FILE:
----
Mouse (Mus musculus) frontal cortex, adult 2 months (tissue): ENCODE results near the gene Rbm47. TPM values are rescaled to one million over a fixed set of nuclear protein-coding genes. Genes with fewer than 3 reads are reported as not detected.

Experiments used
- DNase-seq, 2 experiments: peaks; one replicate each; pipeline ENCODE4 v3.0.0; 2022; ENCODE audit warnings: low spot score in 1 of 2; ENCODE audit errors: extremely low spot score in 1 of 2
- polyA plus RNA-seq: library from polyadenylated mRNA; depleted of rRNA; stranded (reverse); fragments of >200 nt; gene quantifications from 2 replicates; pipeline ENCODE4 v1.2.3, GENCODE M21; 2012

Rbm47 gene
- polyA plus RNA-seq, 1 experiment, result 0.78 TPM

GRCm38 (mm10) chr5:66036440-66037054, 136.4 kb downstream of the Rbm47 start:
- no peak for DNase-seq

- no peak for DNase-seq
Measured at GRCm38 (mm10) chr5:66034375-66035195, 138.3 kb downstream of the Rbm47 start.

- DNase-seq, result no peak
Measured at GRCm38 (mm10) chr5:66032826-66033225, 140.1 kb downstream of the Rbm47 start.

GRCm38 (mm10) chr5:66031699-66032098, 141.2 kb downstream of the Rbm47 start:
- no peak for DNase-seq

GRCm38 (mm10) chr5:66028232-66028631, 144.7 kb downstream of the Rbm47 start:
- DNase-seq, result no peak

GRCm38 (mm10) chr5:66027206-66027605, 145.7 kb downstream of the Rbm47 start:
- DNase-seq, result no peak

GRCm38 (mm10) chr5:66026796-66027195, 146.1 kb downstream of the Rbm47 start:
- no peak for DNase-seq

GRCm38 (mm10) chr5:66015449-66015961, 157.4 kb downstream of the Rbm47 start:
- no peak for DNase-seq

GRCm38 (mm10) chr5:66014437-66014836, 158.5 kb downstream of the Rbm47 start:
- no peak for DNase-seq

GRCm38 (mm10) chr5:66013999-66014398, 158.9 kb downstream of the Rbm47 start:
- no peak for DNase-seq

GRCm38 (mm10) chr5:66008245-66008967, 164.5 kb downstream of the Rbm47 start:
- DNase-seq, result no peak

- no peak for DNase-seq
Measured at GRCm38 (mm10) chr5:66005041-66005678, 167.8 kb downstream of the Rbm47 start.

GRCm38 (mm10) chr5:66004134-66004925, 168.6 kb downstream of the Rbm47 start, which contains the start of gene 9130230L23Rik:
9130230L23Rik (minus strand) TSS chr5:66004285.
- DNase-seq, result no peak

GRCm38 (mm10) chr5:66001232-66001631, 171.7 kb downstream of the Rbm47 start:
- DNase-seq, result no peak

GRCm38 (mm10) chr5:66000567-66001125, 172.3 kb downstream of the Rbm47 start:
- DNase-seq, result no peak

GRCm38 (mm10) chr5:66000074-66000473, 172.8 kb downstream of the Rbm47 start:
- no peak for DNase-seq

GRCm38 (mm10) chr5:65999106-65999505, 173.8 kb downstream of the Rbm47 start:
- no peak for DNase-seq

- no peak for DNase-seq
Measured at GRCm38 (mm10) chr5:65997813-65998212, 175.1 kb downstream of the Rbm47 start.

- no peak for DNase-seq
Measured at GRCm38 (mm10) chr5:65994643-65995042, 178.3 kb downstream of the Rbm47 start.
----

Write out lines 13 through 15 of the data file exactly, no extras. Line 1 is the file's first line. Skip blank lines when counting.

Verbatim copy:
GRCm38 (mm10) chr5:66031699-66032098, 141.2 kb downstream of the Rbm47 start:
- no peak for DNase-seq

GRCm38 (mm10) chr5:66028232-66028631, 144.7 kb downstream of the Rbm47 start: